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      Regulated production of the interferon-gamma-inducible protein-10 (IP-10) chemokine by human neutrophils.

      European Journal of Immunology

      Cells, Cultured, Chemokine CXCL10, Chemokines, CXC, Cytokines, biosynthesis, Dactinomycin, pharmacology, Gene Expression, drug effects, Humans, Interferon-gamma, Lipopolysaccharides, Neutrophils, metabolism, RNA, Messenger, genetics, Time Factors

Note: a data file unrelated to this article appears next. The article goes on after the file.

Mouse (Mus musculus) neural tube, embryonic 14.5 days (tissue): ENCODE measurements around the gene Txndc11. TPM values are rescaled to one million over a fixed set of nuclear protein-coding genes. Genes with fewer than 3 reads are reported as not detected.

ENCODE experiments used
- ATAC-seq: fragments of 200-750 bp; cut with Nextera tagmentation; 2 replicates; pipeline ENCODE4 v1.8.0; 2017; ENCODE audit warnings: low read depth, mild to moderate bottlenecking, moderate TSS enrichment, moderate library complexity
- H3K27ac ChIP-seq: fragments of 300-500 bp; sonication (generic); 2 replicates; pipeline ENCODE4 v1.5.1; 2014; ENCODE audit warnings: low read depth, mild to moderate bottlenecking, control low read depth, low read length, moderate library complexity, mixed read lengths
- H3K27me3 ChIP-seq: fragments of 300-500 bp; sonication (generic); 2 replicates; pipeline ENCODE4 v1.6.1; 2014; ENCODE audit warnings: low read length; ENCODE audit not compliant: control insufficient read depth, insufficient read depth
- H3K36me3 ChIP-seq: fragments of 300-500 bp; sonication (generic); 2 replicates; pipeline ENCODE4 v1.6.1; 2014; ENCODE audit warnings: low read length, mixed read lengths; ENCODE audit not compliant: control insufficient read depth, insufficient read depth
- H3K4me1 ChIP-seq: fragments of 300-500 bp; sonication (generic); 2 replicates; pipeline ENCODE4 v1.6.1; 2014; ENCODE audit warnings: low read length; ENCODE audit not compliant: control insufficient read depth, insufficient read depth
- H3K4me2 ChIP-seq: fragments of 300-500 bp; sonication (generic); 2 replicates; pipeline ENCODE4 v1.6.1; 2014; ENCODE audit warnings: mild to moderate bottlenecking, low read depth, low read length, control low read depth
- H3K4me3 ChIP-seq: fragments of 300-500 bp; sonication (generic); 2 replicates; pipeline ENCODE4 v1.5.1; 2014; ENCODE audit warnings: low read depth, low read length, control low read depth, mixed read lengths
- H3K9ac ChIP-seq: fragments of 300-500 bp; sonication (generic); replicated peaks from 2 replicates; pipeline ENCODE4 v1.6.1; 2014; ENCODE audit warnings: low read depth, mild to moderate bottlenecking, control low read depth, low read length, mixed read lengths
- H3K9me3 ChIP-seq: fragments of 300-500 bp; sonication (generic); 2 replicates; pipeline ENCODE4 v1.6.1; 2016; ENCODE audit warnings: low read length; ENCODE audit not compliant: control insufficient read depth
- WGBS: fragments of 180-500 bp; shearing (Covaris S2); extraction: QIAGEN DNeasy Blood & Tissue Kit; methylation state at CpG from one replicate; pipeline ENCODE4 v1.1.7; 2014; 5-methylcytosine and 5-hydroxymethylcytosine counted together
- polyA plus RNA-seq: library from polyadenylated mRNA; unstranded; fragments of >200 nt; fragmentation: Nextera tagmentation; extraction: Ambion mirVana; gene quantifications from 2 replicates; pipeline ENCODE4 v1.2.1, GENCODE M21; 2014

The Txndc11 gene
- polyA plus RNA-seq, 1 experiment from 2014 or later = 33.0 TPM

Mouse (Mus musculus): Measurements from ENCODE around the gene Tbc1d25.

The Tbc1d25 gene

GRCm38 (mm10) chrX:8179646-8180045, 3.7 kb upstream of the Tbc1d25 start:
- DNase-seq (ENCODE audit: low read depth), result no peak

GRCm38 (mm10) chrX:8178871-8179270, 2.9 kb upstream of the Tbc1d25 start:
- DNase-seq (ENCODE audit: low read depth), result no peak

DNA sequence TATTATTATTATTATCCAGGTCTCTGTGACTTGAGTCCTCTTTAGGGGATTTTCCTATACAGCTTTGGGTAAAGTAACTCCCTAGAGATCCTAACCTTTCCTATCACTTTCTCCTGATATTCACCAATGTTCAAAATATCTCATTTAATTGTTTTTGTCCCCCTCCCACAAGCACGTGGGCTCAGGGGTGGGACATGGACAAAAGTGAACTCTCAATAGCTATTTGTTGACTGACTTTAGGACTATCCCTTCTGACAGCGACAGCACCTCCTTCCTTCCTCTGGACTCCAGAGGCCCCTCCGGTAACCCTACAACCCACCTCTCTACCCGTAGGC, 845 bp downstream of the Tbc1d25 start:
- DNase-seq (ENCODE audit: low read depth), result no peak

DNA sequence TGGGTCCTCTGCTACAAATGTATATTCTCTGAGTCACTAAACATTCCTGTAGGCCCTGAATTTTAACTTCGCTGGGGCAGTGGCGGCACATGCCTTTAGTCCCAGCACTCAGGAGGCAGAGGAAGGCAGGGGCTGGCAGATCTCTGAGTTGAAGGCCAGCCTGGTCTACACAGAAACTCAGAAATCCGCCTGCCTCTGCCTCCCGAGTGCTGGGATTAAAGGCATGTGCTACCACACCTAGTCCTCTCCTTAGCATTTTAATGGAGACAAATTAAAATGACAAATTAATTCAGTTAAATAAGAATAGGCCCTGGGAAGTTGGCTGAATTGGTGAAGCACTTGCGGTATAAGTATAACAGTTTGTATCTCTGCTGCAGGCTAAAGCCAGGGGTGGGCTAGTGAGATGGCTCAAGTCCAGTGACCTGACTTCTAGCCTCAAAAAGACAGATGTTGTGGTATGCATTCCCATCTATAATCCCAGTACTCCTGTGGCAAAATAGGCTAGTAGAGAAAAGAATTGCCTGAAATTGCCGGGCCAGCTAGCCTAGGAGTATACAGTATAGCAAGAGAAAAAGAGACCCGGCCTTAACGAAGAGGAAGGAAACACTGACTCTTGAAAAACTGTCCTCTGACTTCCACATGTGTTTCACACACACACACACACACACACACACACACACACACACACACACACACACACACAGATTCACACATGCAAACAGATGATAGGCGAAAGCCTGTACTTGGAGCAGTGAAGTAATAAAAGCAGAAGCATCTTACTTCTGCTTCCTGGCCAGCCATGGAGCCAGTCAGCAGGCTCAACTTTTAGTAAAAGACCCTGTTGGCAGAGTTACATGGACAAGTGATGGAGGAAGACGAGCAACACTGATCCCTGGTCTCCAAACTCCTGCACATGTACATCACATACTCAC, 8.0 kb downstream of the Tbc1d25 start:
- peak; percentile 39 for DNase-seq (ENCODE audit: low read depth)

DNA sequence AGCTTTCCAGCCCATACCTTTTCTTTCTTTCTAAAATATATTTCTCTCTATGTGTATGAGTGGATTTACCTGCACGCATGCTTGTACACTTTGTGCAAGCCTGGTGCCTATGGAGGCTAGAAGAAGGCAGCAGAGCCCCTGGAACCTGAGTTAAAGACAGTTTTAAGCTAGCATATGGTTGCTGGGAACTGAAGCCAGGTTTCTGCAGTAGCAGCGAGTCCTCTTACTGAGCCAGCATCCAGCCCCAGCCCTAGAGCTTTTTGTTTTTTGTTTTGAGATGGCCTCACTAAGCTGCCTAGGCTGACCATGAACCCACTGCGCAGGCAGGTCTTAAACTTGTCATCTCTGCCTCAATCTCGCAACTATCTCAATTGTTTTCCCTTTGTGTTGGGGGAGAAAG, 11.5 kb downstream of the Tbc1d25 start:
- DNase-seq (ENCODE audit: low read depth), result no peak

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          Interferon-gamma (IFN-gamma)-inducible protein-10 (IP-10), a member of the C-X-C sub-family of chemokines, is known to be produced by monocytes, lymphocytes, keratinocytes and endothelial cells in response to IFN-gamma. Here, we show that human polymorphonuclear neutrophils (PMN) also have the ability to produce IP-10. IFN-gamma alone had a modest effect on IP-10 mRNA accumulation, whereas tumor necrosis factor-alpha (TNF-alpha), yeast particles opsonized with IgG (Y-IgG), lipopolysaccharide (LPS), and formyl-methionyl-leucyl-phenylalanine (fMLP) all failed to up-regulate IP-10 gene expression. However, stimulation of neutrophils with IFN-gamma in combination with either TNF-alpha or LPS (but not with Y-IgG or fMLP) resulted in a considerable induction of IP-10 mRNA transcripts, as well as in the extracellular release of the protein. In contrast, the best inducer of IP-10 release from peripheral blood mononuclear cells was IFN-gamma alone. Furthermore, mRNA stabilization analyses demonstrated that IP-10 mRNA isolated from PMN stimulated with IFN-gamma only, or with IFN-gamma plus either TNF-alpha or LPS, had similar half-lives. Finally, we found that interleukin-10, a known inhibitor of chemokine production in PMN, moderately suppressed the extracellular production of IP-10 in neutrophils stimulated with IFN-gamma plus either LPS or TNF-alpha. Since IP-10 is a potent chemoattractant for activated T lymphocytes, the ability of neutrophils to produce IP-10 might contribute to the evolution and progression of the inflammatory response.

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